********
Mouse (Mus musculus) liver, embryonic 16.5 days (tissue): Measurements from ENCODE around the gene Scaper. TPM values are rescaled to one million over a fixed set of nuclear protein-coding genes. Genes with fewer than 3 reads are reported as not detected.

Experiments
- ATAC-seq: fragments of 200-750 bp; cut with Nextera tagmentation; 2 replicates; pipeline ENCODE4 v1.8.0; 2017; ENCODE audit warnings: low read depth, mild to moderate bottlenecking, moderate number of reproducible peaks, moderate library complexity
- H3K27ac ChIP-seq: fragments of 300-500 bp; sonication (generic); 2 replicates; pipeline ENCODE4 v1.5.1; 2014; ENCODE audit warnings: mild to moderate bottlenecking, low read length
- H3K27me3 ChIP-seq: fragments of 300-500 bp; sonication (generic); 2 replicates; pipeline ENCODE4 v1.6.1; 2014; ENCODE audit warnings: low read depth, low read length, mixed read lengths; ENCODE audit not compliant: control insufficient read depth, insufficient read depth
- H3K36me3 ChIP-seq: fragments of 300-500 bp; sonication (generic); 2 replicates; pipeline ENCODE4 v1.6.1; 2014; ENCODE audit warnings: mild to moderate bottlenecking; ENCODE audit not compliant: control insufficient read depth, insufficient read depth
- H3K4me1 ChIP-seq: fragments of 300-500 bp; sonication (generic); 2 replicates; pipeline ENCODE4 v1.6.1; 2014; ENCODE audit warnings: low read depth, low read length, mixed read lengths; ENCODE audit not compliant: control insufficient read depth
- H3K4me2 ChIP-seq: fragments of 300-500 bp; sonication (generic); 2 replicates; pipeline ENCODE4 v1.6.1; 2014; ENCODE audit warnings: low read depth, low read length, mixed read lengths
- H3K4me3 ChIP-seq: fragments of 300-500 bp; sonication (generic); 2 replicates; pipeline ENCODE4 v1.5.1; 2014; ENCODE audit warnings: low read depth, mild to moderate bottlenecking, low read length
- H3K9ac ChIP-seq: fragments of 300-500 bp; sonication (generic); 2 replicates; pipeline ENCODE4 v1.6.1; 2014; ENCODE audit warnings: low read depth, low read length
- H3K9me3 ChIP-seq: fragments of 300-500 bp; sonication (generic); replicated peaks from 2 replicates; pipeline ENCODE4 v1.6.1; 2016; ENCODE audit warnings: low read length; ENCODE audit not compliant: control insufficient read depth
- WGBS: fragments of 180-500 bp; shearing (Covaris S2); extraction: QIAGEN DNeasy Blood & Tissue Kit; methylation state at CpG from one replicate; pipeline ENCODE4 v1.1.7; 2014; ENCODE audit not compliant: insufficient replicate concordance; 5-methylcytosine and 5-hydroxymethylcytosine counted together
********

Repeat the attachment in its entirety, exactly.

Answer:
Mouse (Mus musculus) liver, embryonic 16.5 days (tissue): Measurements from ENCODE around the gene Scaper. TPM values are rescaled to one million over a fixed set of nuclear protein-coding genes. Genes with fewer than 3 reads are reported as not detected.

Experiments
- ATAC-seq: fragments of 200-750 bp; cut with Nextera tagmentation; 2 replicates; pipeline ENCODE4 v1.8.0; 2017; ENCODE audit warnings: low read depth, mild to moderate bottlenecking, moderate number of reproducible peaks, moderate library complexity
- H3K27ac ChIP-seq: fragments of 300-500 bp; sonication (generic); 2 replicates; pipeline ENCODE4 v1.5.1; 2014; ENCODE audit warnings: mild to moderate bottlenecking, low read length
- H3K27me3 ChIP-seq: fragments of 300-500 bp; sonication (generic); 2 replicates; pipeline ENCODE4 v1.6.1; 2014; ENCODE audit warnings: low read depth, low read length, mixed read lengths; ENCODE audit not compliant: control insufficient read depth, insufficient read depth
- H3K36me3 ChIP-seq: fragments of 300-500 bp; sonication (generic); 2 replicates; pipeline ENCODE4 v1.6.1; 2014; ENCODE audit warnings: mild to moderate bottlenecking; ENCODE audit not compliant: control insufficient read depth, insufficient read depth
- H3K4me1 ChIP-seq: fragments of 300-500 bp; sonication (generic); 2 replicates; pipeline ENCODE4 v1.6.1; 2014; ENCODE audit warnings: low read depth, low read length, mixed read lengths; ENCODE audit not compliant: control insufficient read depth
- H3K4me2 ChIP-seq: fragments of 300-500 bp; sonication (generic); 2 replicates; pipeline ENCODE4 v1.6.1; 2014; ENCODE audit warnings: low read depth, low read length, mixed read lengths
- H3K4me3 ChIP-seq: fragments of 300-500 bp; sonication (generic); 2 replicates; pipeline ENCODE4 v1.5.1; 2014; ENCODE audit warnings: low read depth, mild to moderate bottlenecking, low read length
- H3K9ac ChIP-seq: fragments of 300-500 bp; sonication (generic); 2 replicates; pipeline ENCODE4 v1.6.1; 2014; ENCODE audit warnings: low read depth, low read length
- H3K9me3 ChIP-seq: fragments of 300-500 bp; sonication (generic); replicated peaks from 2 replicates; pipeline ENCODE4 v1.6.1; 2016; ENCODE audit warnings: low read length; ENCODE audit not compliant: control insufficient read depth
- WGBS: fragments of 180-500 bp; shearing (Covaris S2); extraction: QIAGEN DNeasy Blood & Tissue Kit; methylation state at CpG from one replicate; pipeline ENCODE4 v1.1.7; 2014; ENCODE audit not compliant: insufficient replicate concordance; 5-methylcytosine and 5-hydroxymethylcytosine counted together